We’ve heard of sweeping changes in education that are meant to usher in a wave of revolution, and there couldn’t be a better example than that championed by New York City mayor Michael Bloomberg soon after he was elected to office in 2002. In a controversial move that still raises the hackles of many educators and academics, the mayor, along with his appointee Chancellor Joel Klein, took control of the city’s education system that includes over 1,400 schools, 80,000 teachers, 6,000 staff members working at both the central and regional levels, and 1.1 million students, and introduced a common curriculum and various other reforms. Six years down the line, we see why those reforms have been proved to be ineffectual:
- In spite of promising a back-to-basics curriculum, the reforms saw the introduction of the Month-by-Month Phonics reading program (and the simultaneous cancellation of the successful, phonetics-based, Success For All reading program) and the Everyday Math elementary mathematics program. The former is a misnomer that does not address the needs of students from low income and minority households with its whole language approach. New York University professor Diane Ravitch, a fierce critic of these reforms, says that this approach works only for kids who grow up in a literacy-rich environment that is augmented with the availability of and access to books and reading material. The elementary math program has come in for its share of criticism from university mathematicians who are of the opinion that it does not address how basic computational skills are taught.
- The regime has been accused of falsifying scores to claim success where there is none; the claims of a 12 percent increase in Reading and a 19 percent increase in Math scores are inflated, according to Professor Ravitch, who says that scores from the year 2002 – 2003 have been included in these statistics, which means that they do not count. Bloomberg introduced his reforms only in September 2003, although they had been in the pipeline since early 2002. Without the 6 percent increase in Reading and the 15 percent in Math in 2002 - 2003, the figures read a dismal 6.4 percent rise in Reading and only 4.2 percent in Mathematics.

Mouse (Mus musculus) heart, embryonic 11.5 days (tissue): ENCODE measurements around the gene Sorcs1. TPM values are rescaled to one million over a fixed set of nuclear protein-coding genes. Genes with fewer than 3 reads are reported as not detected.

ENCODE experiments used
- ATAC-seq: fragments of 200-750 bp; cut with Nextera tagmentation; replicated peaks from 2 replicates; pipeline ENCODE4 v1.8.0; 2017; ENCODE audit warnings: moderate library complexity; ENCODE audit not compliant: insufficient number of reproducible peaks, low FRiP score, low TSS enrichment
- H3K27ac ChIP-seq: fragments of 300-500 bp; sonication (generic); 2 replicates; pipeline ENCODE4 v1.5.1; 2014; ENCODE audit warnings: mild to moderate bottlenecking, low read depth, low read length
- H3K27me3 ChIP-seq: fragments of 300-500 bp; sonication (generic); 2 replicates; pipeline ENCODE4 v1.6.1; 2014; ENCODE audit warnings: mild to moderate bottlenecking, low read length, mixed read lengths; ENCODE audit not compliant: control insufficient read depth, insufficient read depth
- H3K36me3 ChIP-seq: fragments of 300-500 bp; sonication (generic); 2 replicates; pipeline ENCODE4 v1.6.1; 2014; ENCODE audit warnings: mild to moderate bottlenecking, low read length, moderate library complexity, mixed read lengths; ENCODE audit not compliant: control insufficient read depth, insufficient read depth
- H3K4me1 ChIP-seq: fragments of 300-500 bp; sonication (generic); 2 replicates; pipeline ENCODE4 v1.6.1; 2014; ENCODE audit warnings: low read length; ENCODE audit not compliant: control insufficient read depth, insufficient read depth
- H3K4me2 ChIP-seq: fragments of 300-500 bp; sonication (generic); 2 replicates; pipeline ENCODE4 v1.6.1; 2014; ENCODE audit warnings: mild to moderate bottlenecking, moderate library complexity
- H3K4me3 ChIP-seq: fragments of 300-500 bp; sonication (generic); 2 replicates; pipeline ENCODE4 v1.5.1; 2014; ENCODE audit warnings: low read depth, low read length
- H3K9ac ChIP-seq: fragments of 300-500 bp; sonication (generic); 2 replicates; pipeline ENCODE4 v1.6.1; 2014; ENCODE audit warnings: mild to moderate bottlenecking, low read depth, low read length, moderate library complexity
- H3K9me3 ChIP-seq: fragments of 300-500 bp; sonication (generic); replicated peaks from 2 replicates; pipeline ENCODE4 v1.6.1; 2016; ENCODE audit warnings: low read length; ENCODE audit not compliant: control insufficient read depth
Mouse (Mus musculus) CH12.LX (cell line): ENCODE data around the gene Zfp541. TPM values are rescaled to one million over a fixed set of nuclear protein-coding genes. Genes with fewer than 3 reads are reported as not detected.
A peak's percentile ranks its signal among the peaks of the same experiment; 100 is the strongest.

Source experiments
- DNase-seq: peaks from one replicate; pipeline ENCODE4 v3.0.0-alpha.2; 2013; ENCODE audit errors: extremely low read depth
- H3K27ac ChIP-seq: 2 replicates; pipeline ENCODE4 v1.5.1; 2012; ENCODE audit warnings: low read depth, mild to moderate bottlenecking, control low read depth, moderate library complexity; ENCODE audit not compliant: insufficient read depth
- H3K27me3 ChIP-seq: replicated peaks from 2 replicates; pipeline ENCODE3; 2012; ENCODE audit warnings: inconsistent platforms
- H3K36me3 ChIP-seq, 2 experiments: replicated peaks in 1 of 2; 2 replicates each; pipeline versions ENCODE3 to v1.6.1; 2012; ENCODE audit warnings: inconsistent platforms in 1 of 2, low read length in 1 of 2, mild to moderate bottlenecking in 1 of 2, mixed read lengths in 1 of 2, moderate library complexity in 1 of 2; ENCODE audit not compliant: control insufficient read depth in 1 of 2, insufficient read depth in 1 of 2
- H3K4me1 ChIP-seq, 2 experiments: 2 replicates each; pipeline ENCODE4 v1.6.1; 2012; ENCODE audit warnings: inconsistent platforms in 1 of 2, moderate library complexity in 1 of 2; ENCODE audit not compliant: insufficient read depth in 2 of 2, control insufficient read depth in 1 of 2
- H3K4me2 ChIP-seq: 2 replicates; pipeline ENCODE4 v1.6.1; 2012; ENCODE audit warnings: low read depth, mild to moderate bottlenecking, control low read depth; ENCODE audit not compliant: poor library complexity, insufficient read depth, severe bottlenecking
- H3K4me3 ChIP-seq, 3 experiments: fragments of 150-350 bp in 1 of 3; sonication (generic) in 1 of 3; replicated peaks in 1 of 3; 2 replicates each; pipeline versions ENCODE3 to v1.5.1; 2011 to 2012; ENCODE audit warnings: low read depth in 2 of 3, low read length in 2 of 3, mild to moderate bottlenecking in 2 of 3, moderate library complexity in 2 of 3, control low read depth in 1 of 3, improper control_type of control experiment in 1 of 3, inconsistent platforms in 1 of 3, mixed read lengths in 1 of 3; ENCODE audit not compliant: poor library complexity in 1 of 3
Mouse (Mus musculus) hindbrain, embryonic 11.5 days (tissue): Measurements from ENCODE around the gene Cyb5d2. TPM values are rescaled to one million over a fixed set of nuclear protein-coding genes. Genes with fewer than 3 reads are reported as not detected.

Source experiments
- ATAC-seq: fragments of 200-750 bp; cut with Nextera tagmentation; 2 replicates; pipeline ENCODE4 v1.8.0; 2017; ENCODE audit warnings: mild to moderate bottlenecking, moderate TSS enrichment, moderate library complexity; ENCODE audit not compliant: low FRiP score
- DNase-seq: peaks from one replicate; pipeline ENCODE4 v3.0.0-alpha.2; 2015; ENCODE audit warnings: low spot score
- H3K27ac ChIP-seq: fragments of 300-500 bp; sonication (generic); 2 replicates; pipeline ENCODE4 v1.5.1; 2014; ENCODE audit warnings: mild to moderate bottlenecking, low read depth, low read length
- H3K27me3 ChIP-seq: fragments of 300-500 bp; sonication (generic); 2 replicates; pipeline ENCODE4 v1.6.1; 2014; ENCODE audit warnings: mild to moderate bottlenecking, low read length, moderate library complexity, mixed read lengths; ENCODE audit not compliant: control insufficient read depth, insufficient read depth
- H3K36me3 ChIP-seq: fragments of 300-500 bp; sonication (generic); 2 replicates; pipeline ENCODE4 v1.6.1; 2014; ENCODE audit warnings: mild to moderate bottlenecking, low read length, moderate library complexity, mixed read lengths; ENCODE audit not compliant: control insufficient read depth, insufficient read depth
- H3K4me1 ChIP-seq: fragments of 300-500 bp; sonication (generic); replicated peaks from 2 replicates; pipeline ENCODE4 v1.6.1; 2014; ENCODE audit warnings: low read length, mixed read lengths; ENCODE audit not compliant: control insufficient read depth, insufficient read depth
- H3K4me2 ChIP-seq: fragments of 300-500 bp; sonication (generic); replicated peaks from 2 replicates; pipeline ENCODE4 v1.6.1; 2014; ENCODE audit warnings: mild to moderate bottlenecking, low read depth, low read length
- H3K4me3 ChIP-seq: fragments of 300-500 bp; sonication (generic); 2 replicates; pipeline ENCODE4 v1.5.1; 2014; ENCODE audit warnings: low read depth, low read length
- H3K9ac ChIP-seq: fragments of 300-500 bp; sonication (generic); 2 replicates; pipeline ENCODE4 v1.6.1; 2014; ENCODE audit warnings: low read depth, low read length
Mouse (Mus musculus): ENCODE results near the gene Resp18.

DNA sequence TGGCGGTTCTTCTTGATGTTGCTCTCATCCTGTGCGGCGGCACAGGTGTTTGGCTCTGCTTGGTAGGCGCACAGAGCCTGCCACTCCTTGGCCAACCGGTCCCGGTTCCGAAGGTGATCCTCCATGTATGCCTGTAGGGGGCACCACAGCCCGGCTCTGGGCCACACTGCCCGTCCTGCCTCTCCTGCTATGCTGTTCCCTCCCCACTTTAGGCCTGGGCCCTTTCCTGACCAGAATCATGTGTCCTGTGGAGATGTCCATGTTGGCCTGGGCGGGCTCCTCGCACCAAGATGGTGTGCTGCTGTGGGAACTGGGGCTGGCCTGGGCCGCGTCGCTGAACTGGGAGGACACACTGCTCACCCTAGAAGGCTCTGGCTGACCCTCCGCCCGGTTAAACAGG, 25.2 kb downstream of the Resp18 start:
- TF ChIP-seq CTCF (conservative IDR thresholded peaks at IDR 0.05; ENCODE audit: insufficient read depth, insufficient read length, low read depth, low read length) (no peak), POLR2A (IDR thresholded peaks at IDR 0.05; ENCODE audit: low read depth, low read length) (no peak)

- Those in charge of effecting the reforms have been accused of micromanagement, of dictating a common curriculum that takes authority away from teachers (and parents) and tells them not just what to teach but how to teach and when to teach as well.
- New York City’s educational budget has grown from $12.5 billion per year to $20 billion under the aegis of Mayor Bloomberg and Klein, a massive increase in costs that has not been justified in terms of results. According to the National Assessment of Educational Programs (NAEP) scores of 2007, there was no significant improvement in 4th Grade Mathematics, 8th Grade Reading and 8th Grade Mathematics. The only area that did show some improvement, 4th Grade Reading, comprised a record 25 percent of English Language Learner students whose scores are accommodated or adjusted on account of their handicap.
- There has been no real improvement in the performance of blacks, whites, Hispanics, Asians and low income students between 2003 and 2007, the years Mayor Bloomberg’s reforms took shape, according to statistics from NAEP.
- The scores prove that black students in New York City performed better than their counterparts in New York State, a fact that has led the Bloomberg & Co. to claim an achievement in terms of closing the racial gap. But this figure does not take into account the performances of New York City black students when compared to whites and Asians in the same area, thus ignoring the racial gap that exists and widens by the day.
- New York City was the only one of the 11 tested by NAEP to have scores decline in 8th Grade Reading for blacks, Hispanics and low income students.
- Larger schools have been broken up into smaller schools with 500 students or less each under the reforms, with the new ones struggling with inexperienced teachers and low academic standards and discipline. To make matters worse, poor planning has forced most of these new schools to remain unopened, with the result that students allocated to these schools are now forced to be accommodated at the remaining larger schools which are overflowing beyond their capacities.
Amidst all this criticism and complaining, only one thing remains certain – that the children of New York City are being bandied about with nary a thought to their education as the adults continue to rule on what’s best for them academically. The all-important question is still unanswered – are the reforms making sure that they are getting education of a better quality?
This article is contributed by Sarah Scrafford, who regularly writes on the subject of top top online universities. She invites your questions, comments and freelancing job inquiries at her email address: email@example.com.